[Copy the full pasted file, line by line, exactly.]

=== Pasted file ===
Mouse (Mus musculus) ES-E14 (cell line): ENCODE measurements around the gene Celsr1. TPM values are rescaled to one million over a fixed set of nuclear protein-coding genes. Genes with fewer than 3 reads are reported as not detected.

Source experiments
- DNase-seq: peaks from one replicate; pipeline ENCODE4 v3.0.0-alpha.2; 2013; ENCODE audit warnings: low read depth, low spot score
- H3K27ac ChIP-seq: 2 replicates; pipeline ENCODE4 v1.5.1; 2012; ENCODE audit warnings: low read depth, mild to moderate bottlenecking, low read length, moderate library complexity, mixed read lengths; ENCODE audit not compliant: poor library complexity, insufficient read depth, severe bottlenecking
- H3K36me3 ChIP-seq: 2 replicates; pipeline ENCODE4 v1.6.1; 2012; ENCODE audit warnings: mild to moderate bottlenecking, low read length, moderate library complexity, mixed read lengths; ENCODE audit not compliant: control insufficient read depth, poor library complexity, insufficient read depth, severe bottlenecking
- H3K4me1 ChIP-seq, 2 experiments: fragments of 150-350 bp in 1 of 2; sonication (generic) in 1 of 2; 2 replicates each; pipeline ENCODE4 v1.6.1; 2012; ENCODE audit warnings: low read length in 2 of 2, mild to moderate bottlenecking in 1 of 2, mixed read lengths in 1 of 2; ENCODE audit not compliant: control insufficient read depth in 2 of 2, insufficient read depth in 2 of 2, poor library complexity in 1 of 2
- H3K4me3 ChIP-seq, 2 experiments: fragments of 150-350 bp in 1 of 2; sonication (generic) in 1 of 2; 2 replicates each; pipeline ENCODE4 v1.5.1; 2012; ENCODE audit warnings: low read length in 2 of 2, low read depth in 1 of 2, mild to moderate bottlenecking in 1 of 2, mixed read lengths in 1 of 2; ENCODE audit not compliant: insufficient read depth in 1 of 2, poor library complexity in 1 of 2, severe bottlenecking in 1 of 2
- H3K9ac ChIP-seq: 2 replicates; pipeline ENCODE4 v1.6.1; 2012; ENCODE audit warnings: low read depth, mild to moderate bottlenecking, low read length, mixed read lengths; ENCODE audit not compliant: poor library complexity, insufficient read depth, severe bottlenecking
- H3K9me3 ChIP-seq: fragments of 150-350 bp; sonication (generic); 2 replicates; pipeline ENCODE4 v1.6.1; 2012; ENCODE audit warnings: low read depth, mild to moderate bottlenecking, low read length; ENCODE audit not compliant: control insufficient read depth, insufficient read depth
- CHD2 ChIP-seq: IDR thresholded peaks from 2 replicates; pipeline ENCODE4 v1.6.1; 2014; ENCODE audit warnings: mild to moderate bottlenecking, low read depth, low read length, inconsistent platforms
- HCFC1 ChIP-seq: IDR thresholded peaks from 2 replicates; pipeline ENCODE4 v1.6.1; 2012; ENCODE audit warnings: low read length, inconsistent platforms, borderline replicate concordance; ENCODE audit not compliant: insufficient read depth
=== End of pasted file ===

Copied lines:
Mouse (Mus musculus) ES-E14 (cell line): ENCODE measurements around the gene Celsr1. TPM values are rescaled to one million over a fixed set of nuclear protein-coding genes. Genes with fewer than 3 reads are reported as not detected.

Source experiments
- DNase-seq: peaks from one replicate; pipeline ENCODE4 v3.0.0-alpha.2; 2013; ENCODE audit warnings: low read depth, low spot score
- H3K27ac ChIP-seq: 2 replicates; pipeline ENCODE4 v1.5.1; 2012; ENCODE audit warnings: low read depth, mild to moderate bottlenecking, low read length, moderate library complexity, mixed read lengths; ENCODE audit not compliant: poor library complexity, insufficient read depth, severe bottlenecking
- H3K36me3 ChIP-seq: 2 replicates; pipeline ENCODE4 v1.6.1; 2012; ENCODE audit warnings: mild to moderate bottlenecking, low read length, moderate library complexity, mixed read lengths; ENCODE audit not compliant: control insufficient read depth, poor library complexity, insufficient read depth, severe bottlenecking
- H3K4me1 ChIP-seq, 2 experiments: fragments of 150-350 bp in 1 of 2; sonication (generic) in 1 of 2; 2 replicates each; pipeline ENCODE4 v1.6.1; 2012; ENCODE audit warnings: low read length in 2 of 2, mild to moderate bottlenecking in 1 of 2, mixed read lengths in 1 of 2; ENCODE audit not compliant: control insufficient read depth in 2 of 2, insufficient read depth in 2 of 2, poor library complexity in 1 of 2
- H3K4me3 ChIP-seq, 2 experiments: fragments of 150-350 bp in 1 of 2; sonication (generic) in 1 of 2; 2 replicates each; pipeline ENCODE4 v1.5.1; 2012; ENCODE audit warnings: low read length in 2 of 2, low read depth in 1 of 2, mild to moderate bottlenecking in 1 of 2, mixed read lengths in 1 of 2; ENCODE audit not compliant: insufficient read depth in 1 of 2, poor library complexity in 1 of 2, severe bottlenecking in 1 of 2
- H3K9ac ChIP-seq: 2 replicates; pipeline ENCODE4 v1.6.1; 2012; ENCODE audit warnings: low read depth, mild to moderate bottlenecking, low read length, mixed read lengths; ENCODE audit not compliant: poor library complexity, insufficient read depth, severe bottlenecking
- H3K9me3 ChIP-seq: fragments of 150-350 bp; sonication (generic); 2 replicates; pipeline ENCODE4 v1.6.1; 2012; ENCODE audit warnings: low read depth, mild to moderate bottlenecking, low read length; ENCODE audit not compliant: control insufficient read depth, insufficient read depth
- CHD2 ChIP-seq: IDR thresholded peaks from 2 replicates; pipeline ENCODE4 v1.6.1; 2014; ENCODE audit warnings: mild to moderate bottlenecking, low read depth, low read length, inconsistent platforms
- HCFC1 ChIP-seq: IDR thresholded peaks from 2 replicates; pipeline ENCODE4 v1.6.1; 2012; ENCODE audit warnings: low read length, inconsistent platforms, borderline replicate concordance; ENCODE audit not compliant: insufficient read depth